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Born under a bad sign 

William H. Macy gets lucky in love in The Cooler

For all his versatility as a character actor, William H. Macy has found some of his greatest triumphs by playing losers. With his puppy-dog eyes and downcast cheeks, he perfectly lived down to such parts as Fargo's disintegrating car dealer or Boogie Nights' hapless cuckold.

It's impossible to imagine anyone but Macy playing the title role of the Vegas drama The Cooler. Bernie Lootz has such bad luck that the Shangri-La casino pays him to rub his misfortune off on other gamblers and "cool" their winning streaks. He's a classic comic presence, and when he limps through the gaming room with his bad knee, he leaves lemons, snake eyes and crestfallen faces in his wake. All he lacks is a little rain cloud overhead.

The Cooler has essentially a humorous premise, and you can imagine Martin Scorsese or Paul Thomas Anderson cutting the film down to a hilarious, quickly edited five-minute vignette. Which makes director/co-writer Wayne Kramer's decision to take The Cooler seriously so inexplicable. Not for a minute are we gulled by Kramer's notion of The Cooler as an exploration of honor in gambling dens, and only the film's candid sexual scenes show any real-world insights.

The plot hinges on whether chance will smile on Bernie. Things begin looking up when he starts an out-of-the-blue romance with Natalie (Maria Bello), a world-weary cocktail waitress. When Bernie gets lucky with her, the Shangri-La's slot machines start paying off, and Macy wittily conveys Bernie's gradually dawning confidence.

It may not be subtle when "Luck Be a Lady Tonight" accompanies Natalie's strip tease (revealing a dice tattoo on her cheek), but their initial tryst amusingly conveys what not to do in the bedroom. For their first hook-up Bernie doesn't even take off his tie, and at the moment of his premature release, he sounds like he's being burned.

But The Cooler presents their subsequent couplings with candor and maturity. They take tender liberties with each other and even have moments of childlike giddiness, at one point both sitting up naked and banging the headboard in a goofy parody of ecstasy. Even the photography is lovely, the light illuminating their skin without making their bodies seem airbrushed.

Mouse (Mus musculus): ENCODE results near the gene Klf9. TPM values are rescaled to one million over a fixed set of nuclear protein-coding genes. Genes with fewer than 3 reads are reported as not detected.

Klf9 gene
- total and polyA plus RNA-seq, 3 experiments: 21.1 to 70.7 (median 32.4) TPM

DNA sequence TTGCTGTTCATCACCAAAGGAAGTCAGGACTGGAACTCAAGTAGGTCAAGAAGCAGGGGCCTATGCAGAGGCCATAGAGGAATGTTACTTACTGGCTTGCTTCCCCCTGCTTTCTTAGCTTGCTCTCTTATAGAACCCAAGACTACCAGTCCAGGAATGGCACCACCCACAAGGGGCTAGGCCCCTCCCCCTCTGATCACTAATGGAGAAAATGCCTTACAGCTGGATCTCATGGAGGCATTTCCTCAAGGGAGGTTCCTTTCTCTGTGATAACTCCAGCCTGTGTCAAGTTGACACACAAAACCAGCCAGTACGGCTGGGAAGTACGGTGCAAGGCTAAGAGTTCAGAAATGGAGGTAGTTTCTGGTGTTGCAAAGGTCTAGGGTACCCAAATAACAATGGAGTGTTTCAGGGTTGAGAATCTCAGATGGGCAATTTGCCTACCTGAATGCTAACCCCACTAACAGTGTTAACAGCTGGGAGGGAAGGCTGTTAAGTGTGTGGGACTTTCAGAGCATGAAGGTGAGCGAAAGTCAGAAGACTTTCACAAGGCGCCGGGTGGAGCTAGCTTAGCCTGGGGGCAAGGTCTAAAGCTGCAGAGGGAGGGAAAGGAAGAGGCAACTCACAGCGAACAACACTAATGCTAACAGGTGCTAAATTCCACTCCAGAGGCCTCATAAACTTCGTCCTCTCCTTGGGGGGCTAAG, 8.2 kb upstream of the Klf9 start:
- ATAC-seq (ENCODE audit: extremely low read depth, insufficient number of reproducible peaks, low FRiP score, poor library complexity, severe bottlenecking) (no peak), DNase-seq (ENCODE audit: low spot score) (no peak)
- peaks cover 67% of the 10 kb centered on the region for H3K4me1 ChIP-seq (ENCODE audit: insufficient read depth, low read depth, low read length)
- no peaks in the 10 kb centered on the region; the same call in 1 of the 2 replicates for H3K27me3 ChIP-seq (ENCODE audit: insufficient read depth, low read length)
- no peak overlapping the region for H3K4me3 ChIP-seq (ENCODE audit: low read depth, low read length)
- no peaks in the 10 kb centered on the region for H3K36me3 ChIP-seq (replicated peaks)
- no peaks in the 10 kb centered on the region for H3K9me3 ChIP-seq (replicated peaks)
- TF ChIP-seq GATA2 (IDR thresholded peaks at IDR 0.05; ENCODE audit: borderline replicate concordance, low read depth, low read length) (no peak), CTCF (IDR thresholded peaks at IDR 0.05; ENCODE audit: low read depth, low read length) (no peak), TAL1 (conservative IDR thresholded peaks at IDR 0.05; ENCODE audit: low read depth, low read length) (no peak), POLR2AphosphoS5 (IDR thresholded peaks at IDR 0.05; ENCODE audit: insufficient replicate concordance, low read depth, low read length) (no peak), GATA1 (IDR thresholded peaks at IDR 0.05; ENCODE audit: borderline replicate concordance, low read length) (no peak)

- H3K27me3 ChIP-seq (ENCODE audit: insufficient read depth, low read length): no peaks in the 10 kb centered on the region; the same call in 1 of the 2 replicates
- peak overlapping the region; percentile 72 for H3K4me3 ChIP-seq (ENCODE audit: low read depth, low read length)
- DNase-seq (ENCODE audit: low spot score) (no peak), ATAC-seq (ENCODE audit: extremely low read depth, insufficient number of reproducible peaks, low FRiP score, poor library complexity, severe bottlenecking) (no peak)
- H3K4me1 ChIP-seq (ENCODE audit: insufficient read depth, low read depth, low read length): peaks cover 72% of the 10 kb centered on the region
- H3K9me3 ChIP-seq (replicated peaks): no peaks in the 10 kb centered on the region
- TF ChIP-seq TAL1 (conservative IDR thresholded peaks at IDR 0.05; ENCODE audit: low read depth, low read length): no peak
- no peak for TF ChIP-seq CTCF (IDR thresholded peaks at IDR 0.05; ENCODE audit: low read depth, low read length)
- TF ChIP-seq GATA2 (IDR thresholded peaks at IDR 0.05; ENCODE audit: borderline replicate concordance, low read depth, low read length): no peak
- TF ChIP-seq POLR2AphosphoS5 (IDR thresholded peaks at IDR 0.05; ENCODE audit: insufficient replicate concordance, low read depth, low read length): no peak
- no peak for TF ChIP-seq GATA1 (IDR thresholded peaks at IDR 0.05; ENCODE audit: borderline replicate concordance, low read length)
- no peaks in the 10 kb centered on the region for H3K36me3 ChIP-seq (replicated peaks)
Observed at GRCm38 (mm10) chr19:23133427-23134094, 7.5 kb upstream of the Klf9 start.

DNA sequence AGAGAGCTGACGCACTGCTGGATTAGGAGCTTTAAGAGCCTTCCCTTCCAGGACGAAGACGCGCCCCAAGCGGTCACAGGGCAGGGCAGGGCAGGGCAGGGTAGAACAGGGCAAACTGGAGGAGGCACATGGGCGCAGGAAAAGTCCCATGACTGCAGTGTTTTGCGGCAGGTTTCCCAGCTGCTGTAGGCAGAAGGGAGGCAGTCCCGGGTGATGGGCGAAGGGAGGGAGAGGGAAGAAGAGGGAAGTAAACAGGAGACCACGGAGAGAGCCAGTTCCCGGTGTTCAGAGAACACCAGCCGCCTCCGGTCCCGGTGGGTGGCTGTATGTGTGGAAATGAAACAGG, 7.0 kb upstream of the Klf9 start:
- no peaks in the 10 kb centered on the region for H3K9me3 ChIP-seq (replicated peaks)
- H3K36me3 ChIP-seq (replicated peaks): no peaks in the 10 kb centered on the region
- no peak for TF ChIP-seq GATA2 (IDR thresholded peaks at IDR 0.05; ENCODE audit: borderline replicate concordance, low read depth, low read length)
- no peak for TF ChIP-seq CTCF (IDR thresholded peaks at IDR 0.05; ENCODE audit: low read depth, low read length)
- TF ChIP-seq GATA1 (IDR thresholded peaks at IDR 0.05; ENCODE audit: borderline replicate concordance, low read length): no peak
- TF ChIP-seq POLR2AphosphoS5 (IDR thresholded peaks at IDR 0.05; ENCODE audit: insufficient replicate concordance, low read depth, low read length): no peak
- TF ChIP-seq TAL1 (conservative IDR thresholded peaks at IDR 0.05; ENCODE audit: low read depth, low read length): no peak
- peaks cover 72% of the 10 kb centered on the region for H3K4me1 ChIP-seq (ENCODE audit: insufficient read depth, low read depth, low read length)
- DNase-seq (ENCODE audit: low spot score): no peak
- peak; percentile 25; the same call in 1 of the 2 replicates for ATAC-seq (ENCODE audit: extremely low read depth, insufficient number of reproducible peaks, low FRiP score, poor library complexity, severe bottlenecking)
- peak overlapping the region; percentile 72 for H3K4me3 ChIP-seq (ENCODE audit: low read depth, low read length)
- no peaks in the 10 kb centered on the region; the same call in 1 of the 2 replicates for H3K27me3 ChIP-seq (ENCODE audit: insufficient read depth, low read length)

Kramer hints that things won't go well for the new couple, foreshadowed by extreme close-ups of broken mirrors and a spilled salt shaker. Bernie's sleazy son (Shawn Hatosy) and pregnant, coked-up daughter-in-law (Estella Warren) turn up to leech off the father while over-emoting like acting students on their first day of class.

An even bigger obstacle is casino manager Shelly (Alec Baldwin), who plays sadistic mind games on his underlings to keep them in line. Baldwin has found a comeback role in The Cooler, with lines like "Hey, fuck you. And, fuck you," evoking his deliciously hateful turn in Glengarry Glen Ross.

But Baldwin doesn't give a very surprising performance. We get some queasily intimate moments with his Alpha male thug, but Shelly's just not very complicated. One of The Cooler's most annoying aspects is how everyone seems to forget how brutal he is and exclaims, "Shelly, how could you?" after his violent episodes. Duh. Duh to the nth degree.

Shelly embodies old-school Vegas and has contempt for the city's family-friendly attitude as a "Disneyland mook-fest." Kramer himself seems to buy into the attitude that the old-fashioned Shangri-La casino is some kind of beacon of "purity," a theme that's transparently bogus -- the Shangri-La is motivated by nothing more than cheating its clientele. When a sleazy new singer ('N Sync's Joey Fatone) begins pushing out the casino's classy, Sinatra-esque crooner (Paul Sorvino), we feel sympathy for Sorvino's character, but not for the passing of a way of life.

The Cooler's sharpest insights are its smallest ones: Bernie lives at the "Bettor Life Motel." But for all the credibility Macy and Bello bring to their roles, Kramer's attempts to make grander statements come up craps.

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